Caring for Face Pain and Sleep Apnea
Rich Hirschinger, DDS, MBA
Diplomate American Board of Orofacial Pain
9615 Brighton Way, Suite 323
Beverly Hills, CA 90210
888.981.8981
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N Rest, and Stretching Exercises for Jaw Muscle Pain

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More About Myofascial Pain

There are many approaches to help patients with "TMJ" pain, or jaw muscle pain, just as there are many different names for the pain patients experience. One of the most effective approaches is something everyone can do on their own, which is to make sure your teeth are apart during the day. In addition, the muscles need to be stretched. This page contains information on how to learn to keep your teeth apart as well as a simple jaw stretching exercise you can do up to six times a day.

N Rest

When you keep your teeth apart, the muscles that are responsible for closing the jaw are not working so they are resting. If your teeth are constantly touching, the closing muscles are working to keep your teeth together, and this can lead to pain in the closing muscles and pain in the teeth. To help patients remember to keep their teeth apart, we teach them the "N rest" position. This is very easily taught to all patients and is very effective. All you need to do is say the letter, "N." Then ask yourself, "where is my tongue, where are my teeth, and where are my lips?" The answers are that your tongue should be on the roof of your mouth right behind your front teeth, your teeth should be apart, and your lips should be together. As a result of the N rest position, your jaw should be relaxed. It is normal for your teeth to touch when you swallow but since that is a very light and very quick touch, it is not something to worry about.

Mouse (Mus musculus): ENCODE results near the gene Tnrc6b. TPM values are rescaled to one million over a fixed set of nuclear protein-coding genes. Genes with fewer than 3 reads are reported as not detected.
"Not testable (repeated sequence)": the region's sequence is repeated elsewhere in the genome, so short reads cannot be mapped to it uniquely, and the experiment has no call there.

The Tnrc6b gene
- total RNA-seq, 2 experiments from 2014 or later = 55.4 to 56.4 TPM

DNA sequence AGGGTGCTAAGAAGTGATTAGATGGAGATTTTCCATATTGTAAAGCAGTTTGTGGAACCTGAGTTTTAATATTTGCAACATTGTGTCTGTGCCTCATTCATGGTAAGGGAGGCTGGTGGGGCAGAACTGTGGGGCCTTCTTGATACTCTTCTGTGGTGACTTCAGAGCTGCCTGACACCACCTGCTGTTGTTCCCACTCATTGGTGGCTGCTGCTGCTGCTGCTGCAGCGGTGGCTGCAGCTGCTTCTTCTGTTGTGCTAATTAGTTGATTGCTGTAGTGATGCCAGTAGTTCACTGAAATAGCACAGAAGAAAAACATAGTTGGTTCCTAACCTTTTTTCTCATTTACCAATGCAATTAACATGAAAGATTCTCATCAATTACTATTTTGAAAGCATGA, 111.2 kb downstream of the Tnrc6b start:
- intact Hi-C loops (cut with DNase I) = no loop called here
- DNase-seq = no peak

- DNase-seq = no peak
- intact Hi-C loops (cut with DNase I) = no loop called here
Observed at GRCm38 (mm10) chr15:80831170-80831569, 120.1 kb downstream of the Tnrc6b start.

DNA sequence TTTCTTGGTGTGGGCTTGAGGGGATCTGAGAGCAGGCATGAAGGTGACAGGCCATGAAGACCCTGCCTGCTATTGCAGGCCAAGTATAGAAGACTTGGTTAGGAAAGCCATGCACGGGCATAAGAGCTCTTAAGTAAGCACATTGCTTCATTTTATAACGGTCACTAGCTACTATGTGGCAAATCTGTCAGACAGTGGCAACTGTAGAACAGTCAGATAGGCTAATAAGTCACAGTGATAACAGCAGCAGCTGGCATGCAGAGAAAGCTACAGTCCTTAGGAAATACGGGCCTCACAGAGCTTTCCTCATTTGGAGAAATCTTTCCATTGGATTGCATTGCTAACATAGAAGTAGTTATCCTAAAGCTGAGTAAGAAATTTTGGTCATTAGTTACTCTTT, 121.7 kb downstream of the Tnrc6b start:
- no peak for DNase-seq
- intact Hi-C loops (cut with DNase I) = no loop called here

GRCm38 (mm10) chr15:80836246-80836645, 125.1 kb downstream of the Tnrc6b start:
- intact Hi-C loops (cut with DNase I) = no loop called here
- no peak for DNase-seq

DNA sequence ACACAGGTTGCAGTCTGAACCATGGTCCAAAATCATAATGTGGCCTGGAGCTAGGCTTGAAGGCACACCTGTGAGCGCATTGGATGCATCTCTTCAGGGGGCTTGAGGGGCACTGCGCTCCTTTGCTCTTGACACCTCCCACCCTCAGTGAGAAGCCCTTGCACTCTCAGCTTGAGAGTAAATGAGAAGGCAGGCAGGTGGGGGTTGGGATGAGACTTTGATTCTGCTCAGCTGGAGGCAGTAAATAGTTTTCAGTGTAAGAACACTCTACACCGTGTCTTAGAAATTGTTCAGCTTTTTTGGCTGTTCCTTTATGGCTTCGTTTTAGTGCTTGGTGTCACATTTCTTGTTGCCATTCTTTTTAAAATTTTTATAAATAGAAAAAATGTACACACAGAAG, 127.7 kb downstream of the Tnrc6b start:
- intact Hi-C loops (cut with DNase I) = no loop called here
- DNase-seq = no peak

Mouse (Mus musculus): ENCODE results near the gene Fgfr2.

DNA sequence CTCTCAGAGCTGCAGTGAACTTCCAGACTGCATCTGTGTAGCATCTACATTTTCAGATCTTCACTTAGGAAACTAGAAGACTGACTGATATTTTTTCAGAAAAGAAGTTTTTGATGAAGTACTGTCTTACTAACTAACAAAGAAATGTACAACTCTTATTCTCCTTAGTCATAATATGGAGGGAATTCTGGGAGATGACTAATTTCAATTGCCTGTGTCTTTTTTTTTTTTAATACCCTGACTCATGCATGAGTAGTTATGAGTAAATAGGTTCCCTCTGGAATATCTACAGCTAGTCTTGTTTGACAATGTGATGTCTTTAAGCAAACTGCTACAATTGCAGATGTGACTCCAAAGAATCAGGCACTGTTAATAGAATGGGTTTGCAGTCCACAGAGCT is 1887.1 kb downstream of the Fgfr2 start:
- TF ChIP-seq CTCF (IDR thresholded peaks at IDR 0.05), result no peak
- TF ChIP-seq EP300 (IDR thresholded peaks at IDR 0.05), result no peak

gentle jaw Stretching Exercise 

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One of the causes of facial pain is contraction of the closing muscles. The closing muscles are the superficial masseter, the medial pterygoid, and the temporalis. If these muscles are constantly squeezed together, they can start to cause pain because every muscle needs a rest. The body's way of getting your attention to an overworked muscle is to cause pain to get you to stop the pain-causing behavior. Clenching your teeth together during the day and/or night, and/or grinding your teeth at night, or chewing too much gum can cause a type of muscle pain called myalgia or myofascial pain. Most people tend to clench during the day, and clench and/or grind at night but everyone is different.

In order to counteract the constant tension that a contracted muscle is doing, you need to stretch the muscle. Dr. Hirschinger invented a passive jaw stretching device for acute and chronic TMJ and jaw muscle pain called the gentle jaw®, which he refers to as yoga for the jaw®. It is used for 30 seconds every two hours. You can learn more about the gentle jaw at www.gentlejaw.com or at Amazon by searching for "gentle jaw."

And it is my recommendation, except under very few circumstances, that you never let a dentist or a neuromuscular dentist adjust your bite, your teeth, or tell you that you need to wear an appliance 24 hours a day for three months to help your pain since we help our patients without doing any of those irreversible procedures. Once enamel is removed from your teeth, it cannot ever be added back so "measure twice, and cut once" to make sure that any irreversible procedure that is being performed is preceded by having tried all conservative treatment methods first. Therapy first, surgery last. Most orofacial pain specialists only recommend wearing an appliance when you sleep. You can learn more about the types of appliances I recommend by visiting my nighttime clenching and/or grinding appliances page.